The posterior cruciate ligament, also known as the PCL, is located in the knee. It is a large ligament that connects the femur to the tibia. Though similar to the ACL, the PCL is much larger and at the back of the knee rather than the front. Though it is relatively uncommon, this ligament can tear and cause mild to severe damage to the knee. If you have experienced a PCL injury, you probably have a lot of questions, especially about treatment and recovery.
The most common cause of an injury to the PCL is a strong impact while the knee is in a bent position. Motor vehicle accidents where the knee slams into the dashboard as a common cause of a PCL tear. It can also happen during a variety of sports activities, particularly football and soccer. Falling on the knee can also lead to an injury to this ligament. PCL injuries can happen to anyone who experiences a hard enough hit to this part of the knee.
The symptoms of a PCL tear or injury may not be as obvious as other knee injuries. For example, when the ACL tears many people hear a popping sound followed by extreme pain. With a PCL injury, there is generally no noise. Pain is usually mild and mimics that of a simple knee injury or strain. Pain and swelling will worsen if untreated, however, and this should indicate to the injured party that there is a bigger problem. Other symptoms of a PCL injury include trouble walking and instability in the knee.
If you suspect a PCL injury, see your physician. Your doctor can run tests doctors to determine injury based on the movement of the knee. A tool called an arthrometer can measure the tightness of the ligament. Diagnostic imaging like X-rays and MRIs can show the extent of the injury as well as whether any pieces of bone broke off during the event.
PCL injuries can be severe or mild depending on the circumstances. For this reason, medical professionals developed a grading system to classify the injury. Grades one through four include partial tears to complete damage to the PCL and the presence of related knee ligament injuries. Injury classification helps physicians determine appropriate courses of treatment and therapy for injuries.
The severity of the injury determines treatment. Grade I and II injuries often require at-home care including rest, elevation, regular application of ice, and the use of a splint or brace. More severe injuries may call for crutches at first, followed by physical therapy sessions. Some severe injuries require surgery, but this is uncommon. To encourage proper healing, rest and icing of the knee is the best early course of treatment.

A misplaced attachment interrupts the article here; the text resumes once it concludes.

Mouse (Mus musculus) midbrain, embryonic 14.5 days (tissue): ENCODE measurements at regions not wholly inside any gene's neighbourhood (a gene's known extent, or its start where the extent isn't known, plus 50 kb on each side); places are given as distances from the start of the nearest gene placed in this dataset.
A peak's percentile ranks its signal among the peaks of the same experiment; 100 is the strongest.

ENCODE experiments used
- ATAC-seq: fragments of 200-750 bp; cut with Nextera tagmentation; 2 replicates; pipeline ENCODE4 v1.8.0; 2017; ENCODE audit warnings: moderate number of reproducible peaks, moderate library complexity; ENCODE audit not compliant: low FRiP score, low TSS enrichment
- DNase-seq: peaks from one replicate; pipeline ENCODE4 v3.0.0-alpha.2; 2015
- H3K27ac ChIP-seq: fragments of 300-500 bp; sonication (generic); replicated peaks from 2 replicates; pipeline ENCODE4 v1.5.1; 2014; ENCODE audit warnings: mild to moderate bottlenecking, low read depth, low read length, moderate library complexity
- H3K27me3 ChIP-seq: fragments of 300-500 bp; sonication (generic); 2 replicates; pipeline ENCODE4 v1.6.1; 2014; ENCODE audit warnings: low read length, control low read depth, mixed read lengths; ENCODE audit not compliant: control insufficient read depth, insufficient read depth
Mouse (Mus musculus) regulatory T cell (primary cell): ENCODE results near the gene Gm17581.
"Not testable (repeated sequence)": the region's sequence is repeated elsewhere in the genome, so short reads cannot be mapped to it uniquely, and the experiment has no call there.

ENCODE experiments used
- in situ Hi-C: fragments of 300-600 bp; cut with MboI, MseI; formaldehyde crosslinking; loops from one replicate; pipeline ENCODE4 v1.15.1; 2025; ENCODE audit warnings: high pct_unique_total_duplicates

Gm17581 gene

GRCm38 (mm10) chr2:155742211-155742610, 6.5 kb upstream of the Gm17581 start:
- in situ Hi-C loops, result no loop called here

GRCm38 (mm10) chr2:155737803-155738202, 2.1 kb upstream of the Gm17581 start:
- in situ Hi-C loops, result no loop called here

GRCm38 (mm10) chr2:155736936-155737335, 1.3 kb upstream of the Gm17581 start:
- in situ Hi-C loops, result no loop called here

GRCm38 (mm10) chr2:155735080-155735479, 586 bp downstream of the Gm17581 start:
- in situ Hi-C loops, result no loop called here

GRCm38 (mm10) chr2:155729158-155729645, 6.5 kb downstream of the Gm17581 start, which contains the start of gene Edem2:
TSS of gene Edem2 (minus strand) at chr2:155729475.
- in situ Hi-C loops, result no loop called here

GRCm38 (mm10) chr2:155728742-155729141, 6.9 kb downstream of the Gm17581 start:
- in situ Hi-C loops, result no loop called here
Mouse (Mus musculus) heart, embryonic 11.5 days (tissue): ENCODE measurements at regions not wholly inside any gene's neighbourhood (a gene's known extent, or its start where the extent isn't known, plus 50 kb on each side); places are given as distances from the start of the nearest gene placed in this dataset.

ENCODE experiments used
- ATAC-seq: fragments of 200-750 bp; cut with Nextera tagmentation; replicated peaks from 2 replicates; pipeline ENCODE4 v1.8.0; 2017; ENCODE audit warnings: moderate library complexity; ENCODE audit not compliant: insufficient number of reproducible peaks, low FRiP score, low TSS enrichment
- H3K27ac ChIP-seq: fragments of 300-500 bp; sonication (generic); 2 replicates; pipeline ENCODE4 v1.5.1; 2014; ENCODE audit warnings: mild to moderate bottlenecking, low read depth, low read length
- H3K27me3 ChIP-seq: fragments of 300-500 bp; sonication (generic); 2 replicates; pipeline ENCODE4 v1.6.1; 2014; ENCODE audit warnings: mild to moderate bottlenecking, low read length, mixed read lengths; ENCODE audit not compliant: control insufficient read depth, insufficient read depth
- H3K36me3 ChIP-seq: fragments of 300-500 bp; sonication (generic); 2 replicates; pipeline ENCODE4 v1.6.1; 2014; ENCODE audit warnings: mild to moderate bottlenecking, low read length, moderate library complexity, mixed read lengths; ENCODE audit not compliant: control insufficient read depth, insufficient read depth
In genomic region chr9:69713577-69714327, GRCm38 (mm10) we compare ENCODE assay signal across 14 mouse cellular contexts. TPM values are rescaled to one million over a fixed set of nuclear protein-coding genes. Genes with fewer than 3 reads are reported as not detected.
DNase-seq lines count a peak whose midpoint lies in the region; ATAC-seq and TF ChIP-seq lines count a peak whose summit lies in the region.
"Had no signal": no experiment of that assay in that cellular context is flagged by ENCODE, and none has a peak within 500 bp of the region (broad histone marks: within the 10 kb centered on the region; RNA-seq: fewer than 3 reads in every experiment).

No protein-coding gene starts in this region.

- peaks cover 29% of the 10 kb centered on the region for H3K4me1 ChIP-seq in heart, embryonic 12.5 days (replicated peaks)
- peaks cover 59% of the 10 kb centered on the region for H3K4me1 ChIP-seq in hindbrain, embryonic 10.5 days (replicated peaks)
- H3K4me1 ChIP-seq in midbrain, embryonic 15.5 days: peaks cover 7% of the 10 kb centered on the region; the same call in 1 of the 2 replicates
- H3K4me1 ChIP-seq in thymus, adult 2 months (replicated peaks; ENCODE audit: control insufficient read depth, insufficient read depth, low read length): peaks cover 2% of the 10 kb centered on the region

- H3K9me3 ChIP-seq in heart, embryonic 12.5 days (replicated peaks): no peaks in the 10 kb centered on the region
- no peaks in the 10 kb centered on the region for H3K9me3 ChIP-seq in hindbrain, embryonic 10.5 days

It is difficult to predict this type of injury as it usually happens accidentally. Minor adjustments to your car seat's position can help in an accident, but even that is unlikely. If you play sports and are prone to knee problems, consider wearing a brace to protect the knee. People who suffer from chronic PCL injuries or other knee problems should take extra caution when undertaking strenuous tasks like playing sports and hiking.
Only the most severe PCL injuries lead to surgical intervention. People who have chronic issues may benefit from surgery to prevent repeated damage. Procedures to tighten ligaments that have loosened over time due to injury can help return the knee to normal function. In severe tears where a piece of bone is broken off, a surgeon may need to put the bone back in place.
There are four ligaments located in the knee: the ACL, PCL, MCL, and LCL. These ligaments surround all sides of the knee and facilitate normal knee function. Severe injuries can involve more than one of these ligaments. In such cases, the patient may require lengthy treatment and rehabilitation, and often surgery. The knee is an essential part of the leg, so it is easy to see why an injury to any of these ligaments could seriously inhibit normal knee function.
The length of recovery depends on the classification of the injury. Surgical cases have the longest recovery time. Once healing is complete, patients need to begin a physical therapy regimen. PT can last anywhere from a couple of weeks to many months, depending on severity and progress.
Proper healing of a PCL injury is a major factor in preventing future problems. If a patient continues to do the activities that caused the injury, they should wear a brace or other protective gear at all times. Continued physical therapy exercises can also improve movement and strengthen the knee.
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